1 Everworld, by K.A. Applegate
This was technically the first two books of the Everworld series. Basically, the main character, David, is new in town, and he starts dating this girl Senna. Then one morning, he and a few other students from school end up over at the park. They see Senna sitting on a rock, then suddenly a whole rips open in space and a giant wolf comes through and grabs Senna. The others, David, April, Jalil, and another guy whose name I can't remember, start running after her as the wolf retreats back through the hole in space, and they somehow end up going through the portal with them and find themselves in Everworld, a place all the gods- Norse, Egyption, Aztec, etc.- created to be their own world, so that all these different people groups live there and serve their gods and pillage each other and stuff. Obviously, it's much different from the present-day. Senna is nowhere to be found, so these four high schoolers have to try to find her and figure out how to get home. But there's another twist. While they're trying to survive and not get killed in battle/sacrificed to the Aztec god of the sun (Huitzilopoctli or something?)/caught by Loki, they are also living their lives back in the regular world. Another version of them goes about their everyday lives, and when they fall asleep in Everworld they return to the regular world. So that's strange. But they can't figure out how return permanantly, so every time they wake up they're back on a viking ship or hiding out in the woods or wherever they happened to be in Everworld. So that's that in a nutshell. It was an interesting book, but I don't think I'm going to read any more of the series. It was extremely confusing before the author explained a little more about what was going on, and two books in I still don't completely understand what's up. But that's not really a problem- I have plenty of other books to be reading, anyway :P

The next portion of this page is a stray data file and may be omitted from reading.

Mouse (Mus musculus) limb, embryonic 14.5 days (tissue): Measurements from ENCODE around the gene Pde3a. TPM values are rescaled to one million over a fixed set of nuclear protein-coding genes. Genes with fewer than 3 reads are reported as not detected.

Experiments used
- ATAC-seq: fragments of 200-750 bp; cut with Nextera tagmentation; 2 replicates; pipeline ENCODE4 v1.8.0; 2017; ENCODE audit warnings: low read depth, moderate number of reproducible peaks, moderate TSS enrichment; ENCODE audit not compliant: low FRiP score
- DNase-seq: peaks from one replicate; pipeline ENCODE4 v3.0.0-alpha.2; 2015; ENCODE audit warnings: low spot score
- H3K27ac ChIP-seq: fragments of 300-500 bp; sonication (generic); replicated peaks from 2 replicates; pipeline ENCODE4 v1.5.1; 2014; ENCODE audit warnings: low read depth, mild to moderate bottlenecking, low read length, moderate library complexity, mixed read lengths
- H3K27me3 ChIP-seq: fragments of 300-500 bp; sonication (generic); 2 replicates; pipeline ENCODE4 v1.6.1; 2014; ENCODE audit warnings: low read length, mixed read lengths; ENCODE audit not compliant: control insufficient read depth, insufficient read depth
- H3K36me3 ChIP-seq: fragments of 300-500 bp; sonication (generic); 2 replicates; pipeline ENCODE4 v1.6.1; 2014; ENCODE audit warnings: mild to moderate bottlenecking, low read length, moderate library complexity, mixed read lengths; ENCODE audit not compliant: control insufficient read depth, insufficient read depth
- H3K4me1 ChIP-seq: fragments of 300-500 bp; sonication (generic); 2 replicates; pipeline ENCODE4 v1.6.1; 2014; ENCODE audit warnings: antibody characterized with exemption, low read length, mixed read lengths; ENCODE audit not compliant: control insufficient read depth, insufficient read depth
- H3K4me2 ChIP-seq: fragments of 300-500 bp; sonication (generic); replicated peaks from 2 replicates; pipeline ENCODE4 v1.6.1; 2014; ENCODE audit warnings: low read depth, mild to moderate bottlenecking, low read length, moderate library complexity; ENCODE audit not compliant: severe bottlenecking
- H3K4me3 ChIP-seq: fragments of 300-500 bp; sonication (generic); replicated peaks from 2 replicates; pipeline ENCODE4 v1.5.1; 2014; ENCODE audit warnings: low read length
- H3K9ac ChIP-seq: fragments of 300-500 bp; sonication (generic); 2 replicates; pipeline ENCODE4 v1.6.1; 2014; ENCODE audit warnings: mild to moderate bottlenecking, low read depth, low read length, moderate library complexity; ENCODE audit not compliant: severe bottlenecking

2. Endymion Spring, by Matthew Skelton
Endymion Spring switches back and forth between two different times/places/characters throughout the story. You start off in Mainz (Germany? Austria?) in 1453 or so, from the perspective of Endymion Spring, the young mute apprentice of Johann Gutenberg, who's in the process of inventing the printing press. The two are approached by Johann Fust, who you can see from the beginning is up to no good. He offers to back Gutenberg's plan and give him the gold to get his project going and start work on the Gutenberg Bible if he is will just allow him to use his printing press when he wants to. Fust brings with him an ominous-looking chest. Inside? Paper. But not just any kind of paper. This is special. It contains within it the secrets of the universe, if only Fust could unlock them. And that's why he's really there. He thinks Endymion is the key to seeing inside this magical paper. Endymion, young and intrigued, foolishly falls right into Fust's trap, but quickly realizes his mistake and sets out to hide the paper from Fust and prevent him from using this knowledge for evil. Meanwhile, in present-day Oxford, young Blake Winters stumbles upon a book, called Endymion Spring, in one of the libraries. Though it appears blank at first, the pages reveal riddles and writings that only Blake can see. It quickly becomes apparent that there is something special about this book, and that Blake is not the only one who knows about it. Can he unlock its mysteries while still keeping it safe from the Person in Shadow? This book started off kind of slowly for me, and I'm pretty sure it's meant to be read by, like, Middle Schoolers. But it got a lot more interesting later on, though there were still some minor details and plotpoints that I don't feel were explained properly.
So, yeah! Those are the books I've read so far. Be looking out for the next thing I finish! I haven't decided what to read next yet... But I'll figure it out! See ya!